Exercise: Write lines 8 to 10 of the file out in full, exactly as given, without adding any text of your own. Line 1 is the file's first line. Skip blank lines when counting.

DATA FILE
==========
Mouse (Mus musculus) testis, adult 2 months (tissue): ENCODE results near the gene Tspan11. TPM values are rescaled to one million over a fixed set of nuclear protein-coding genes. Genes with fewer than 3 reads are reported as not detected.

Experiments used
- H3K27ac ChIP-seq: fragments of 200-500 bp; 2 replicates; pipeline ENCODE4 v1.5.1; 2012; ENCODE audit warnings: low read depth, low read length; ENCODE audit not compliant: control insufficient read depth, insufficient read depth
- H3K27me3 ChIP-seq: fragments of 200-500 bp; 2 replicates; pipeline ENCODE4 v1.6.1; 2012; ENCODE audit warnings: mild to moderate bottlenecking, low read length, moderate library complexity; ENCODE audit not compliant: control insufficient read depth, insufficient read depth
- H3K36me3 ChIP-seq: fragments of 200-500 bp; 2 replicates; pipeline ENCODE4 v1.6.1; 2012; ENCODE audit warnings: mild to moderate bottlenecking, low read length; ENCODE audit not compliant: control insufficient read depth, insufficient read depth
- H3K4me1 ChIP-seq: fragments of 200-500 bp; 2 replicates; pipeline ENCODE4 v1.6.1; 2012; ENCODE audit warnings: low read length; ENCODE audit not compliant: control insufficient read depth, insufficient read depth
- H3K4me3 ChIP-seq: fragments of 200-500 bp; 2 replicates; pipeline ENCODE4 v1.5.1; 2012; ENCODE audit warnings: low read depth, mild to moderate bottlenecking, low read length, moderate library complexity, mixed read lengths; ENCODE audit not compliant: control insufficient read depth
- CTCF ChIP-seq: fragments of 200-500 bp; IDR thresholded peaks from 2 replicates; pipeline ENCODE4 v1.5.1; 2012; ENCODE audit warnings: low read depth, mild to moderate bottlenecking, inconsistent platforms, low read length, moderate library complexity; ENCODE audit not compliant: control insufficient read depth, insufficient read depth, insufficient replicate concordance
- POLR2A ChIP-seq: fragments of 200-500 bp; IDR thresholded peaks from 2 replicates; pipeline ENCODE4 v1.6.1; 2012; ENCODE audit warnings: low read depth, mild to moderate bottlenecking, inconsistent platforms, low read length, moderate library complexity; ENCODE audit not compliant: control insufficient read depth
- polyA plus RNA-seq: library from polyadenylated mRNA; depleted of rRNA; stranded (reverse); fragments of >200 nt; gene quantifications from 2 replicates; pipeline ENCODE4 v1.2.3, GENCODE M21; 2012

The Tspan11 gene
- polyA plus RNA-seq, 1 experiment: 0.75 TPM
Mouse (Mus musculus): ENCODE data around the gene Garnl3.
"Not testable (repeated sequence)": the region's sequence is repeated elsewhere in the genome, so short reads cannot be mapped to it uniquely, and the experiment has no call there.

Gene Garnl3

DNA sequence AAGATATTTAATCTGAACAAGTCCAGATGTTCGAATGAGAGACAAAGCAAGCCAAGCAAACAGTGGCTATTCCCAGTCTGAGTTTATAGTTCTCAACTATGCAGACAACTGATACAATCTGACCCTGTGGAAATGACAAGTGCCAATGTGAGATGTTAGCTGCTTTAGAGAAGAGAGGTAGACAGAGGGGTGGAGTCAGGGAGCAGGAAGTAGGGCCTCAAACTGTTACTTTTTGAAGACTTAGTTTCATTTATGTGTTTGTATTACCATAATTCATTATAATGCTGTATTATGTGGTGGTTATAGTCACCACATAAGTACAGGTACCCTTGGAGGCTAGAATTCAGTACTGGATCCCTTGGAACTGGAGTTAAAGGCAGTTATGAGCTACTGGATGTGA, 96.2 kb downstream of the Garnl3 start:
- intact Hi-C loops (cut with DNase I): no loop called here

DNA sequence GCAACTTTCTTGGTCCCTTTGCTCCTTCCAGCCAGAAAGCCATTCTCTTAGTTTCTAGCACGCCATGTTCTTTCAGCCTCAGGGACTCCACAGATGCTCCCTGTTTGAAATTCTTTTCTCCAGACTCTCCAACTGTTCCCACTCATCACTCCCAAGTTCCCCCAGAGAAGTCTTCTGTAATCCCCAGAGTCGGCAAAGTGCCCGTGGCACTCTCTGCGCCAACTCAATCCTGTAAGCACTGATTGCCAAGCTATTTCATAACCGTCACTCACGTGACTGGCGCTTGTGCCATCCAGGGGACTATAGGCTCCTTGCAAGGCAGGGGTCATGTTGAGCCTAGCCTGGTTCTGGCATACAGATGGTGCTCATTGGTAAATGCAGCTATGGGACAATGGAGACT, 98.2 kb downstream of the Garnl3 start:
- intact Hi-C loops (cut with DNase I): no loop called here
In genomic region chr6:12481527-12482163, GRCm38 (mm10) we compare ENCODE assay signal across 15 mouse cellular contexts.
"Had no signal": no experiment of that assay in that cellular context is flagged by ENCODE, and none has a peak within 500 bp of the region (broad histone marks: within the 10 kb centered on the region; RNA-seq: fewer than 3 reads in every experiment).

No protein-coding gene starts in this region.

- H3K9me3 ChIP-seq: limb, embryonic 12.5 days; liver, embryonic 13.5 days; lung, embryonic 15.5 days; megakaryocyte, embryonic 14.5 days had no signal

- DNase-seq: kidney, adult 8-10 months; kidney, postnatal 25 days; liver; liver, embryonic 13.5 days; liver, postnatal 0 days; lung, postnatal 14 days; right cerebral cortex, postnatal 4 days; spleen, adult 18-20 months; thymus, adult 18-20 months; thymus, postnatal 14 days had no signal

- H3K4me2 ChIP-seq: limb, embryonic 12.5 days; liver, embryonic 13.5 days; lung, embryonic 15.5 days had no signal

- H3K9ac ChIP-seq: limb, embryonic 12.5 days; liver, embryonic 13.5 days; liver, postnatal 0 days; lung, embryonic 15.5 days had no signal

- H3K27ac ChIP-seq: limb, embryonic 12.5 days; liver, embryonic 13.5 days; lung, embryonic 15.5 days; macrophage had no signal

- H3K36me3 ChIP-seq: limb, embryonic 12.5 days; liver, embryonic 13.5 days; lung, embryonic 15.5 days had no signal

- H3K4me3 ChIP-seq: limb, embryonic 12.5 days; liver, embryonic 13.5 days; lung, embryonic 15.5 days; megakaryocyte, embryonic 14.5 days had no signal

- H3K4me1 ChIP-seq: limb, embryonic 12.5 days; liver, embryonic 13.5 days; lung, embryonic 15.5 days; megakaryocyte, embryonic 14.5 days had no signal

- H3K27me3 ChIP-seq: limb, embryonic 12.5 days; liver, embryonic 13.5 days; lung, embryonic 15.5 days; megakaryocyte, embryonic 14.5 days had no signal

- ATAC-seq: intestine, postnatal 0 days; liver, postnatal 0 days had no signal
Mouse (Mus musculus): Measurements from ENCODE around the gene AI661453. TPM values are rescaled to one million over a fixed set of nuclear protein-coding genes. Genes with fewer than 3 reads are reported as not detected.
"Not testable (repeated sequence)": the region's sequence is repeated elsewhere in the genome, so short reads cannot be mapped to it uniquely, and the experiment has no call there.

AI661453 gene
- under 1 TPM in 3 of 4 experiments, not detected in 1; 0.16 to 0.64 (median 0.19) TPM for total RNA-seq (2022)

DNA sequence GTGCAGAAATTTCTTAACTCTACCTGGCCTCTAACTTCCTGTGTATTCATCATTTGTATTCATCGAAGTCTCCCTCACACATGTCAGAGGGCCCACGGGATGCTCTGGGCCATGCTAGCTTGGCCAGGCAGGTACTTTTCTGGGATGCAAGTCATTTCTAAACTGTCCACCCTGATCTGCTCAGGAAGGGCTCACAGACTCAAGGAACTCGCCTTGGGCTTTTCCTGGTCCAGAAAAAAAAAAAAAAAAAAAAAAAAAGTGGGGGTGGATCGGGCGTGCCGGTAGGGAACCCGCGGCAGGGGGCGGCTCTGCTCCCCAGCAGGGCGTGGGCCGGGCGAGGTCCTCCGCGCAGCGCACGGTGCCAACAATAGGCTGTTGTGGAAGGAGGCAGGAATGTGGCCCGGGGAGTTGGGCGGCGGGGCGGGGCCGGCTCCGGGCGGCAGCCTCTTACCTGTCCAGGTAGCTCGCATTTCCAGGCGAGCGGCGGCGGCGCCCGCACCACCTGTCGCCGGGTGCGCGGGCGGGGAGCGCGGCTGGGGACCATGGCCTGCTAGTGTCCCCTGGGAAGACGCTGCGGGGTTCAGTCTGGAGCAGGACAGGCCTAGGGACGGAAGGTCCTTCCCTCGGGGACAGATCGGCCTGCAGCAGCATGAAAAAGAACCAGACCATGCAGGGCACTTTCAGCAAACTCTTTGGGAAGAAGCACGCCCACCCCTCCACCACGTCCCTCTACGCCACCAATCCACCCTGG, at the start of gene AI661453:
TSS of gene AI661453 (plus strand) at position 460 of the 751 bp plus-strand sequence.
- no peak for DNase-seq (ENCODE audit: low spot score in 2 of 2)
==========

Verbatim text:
- CTCF ChIP-seq: fragments of 200-500 bp; IDR thresholded peaks from 2 replicates; pipeline ENCODE4 v1.5.1; 2012; ENCODE audit warnings: low read depth, mild to moderate bottlenecking, inconsistent platforms, low read length, moderate library complexity; ENCODE audit not compliant: control insufficient read depth, insufficient read depth, insufficient replicate concordance
- POLR2A ChIP-seq: fragments of 200-500 bp; IDR thresholded peaks from 2 replicates; pipeline ENCODE4 v1.6.1; 2012; ENCODE audit warnings: low read depth, mild to moderate bottlenecking, inconsistent platforms, low read length, moderate library complexity; ENCODE audit not compliant: control insufficient read depth
- polyA plus RNA-seq: library from polyadenylated mRNA; depleted of rRNA; stranded (reverse); fragments of >200 nt; gene quantifications from 2 replicates; pipeline ENCODE4 v1.2.3, GENCODE M21; 2012